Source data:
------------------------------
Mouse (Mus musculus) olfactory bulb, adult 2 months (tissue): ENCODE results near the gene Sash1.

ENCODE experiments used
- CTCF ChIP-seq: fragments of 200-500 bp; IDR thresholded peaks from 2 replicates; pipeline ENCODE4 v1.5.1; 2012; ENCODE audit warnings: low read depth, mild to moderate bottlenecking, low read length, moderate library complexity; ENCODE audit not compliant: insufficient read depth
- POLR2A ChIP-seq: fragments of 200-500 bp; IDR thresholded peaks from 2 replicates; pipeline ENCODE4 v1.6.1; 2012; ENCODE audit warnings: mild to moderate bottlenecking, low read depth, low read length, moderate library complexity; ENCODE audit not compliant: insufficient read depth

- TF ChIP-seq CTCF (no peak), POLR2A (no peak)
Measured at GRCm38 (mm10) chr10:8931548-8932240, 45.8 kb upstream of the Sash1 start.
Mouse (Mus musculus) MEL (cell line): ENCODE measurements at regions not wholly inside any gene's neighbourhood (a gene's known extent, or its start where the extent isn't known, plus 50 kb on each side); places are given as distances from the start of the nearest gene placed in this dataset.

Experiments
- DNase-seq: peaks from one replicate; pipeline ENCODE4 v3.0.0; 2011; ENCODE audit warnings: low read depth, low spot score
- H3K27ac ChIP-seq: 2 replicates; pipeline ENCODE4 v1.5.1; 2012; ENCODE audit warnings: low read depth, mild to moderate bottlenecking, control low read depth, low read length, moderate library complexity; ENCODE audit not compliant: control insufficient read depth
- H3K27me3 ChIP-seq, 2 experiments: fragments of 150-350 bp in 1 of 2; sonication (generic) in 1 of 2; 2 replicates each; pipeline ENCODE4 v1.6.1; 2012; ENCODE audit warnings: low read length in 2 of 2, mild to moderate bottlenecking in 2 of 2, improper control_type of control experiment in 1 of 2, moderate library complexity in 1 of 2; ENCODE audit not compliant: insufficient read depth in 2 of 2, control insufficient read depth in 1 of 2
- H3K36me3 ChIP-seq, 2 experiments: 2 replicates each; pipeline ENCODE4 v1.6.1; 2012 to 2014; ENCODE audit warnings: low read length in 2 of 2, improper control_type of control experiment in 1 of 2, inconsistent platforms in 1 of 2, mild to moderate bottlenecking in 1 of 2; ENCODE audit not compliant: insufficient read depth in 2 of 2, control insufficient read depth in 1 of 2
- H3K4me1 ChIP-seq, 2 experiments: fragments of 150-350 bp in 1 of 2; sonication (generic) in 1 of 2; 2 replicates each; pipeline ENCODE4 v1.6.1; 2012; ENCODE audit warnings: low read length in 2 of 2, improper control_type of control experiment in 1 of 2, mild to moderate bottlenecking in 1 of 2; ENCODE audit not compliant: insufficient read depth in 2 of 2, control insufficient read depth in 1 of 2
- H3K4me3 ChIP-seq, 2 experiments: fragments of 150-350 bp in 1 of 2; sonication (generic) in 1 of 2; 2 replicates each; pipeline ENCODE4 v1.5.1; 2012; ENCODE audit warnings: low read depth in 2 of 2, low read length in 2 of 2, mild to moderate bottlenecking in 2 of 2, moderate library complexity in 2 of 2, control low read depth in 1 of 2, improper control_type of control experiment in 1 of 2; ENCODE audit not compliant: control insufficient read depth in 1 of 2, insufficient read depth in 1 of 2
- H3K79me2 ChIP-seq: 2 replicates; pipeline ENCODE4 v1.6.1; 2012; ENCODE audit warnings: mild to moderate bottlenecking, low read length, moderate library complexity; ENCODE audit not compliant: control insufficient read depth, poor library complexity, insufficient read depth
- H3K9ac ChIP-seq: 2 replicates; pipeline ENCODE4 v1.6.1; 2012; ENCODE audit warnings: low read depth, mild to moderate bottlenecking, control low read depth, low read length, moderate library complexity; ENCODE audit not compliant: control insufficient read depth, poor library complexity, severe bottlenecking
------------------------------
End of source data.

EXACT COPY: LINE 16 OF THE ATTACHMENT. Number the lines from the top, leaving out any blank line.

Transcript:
- H3K9ac ChIP-seq: 2 replicates; pipeline ENCODE4 v1.6.1; 2012; ENCODE audit warnings: low read depth, mild to moderate bottlenecking, control low read depth, low read length, moderate library complexity; ENCODE audit not compliant: control insufficient read depth, poor library complexity, severe bottlenecking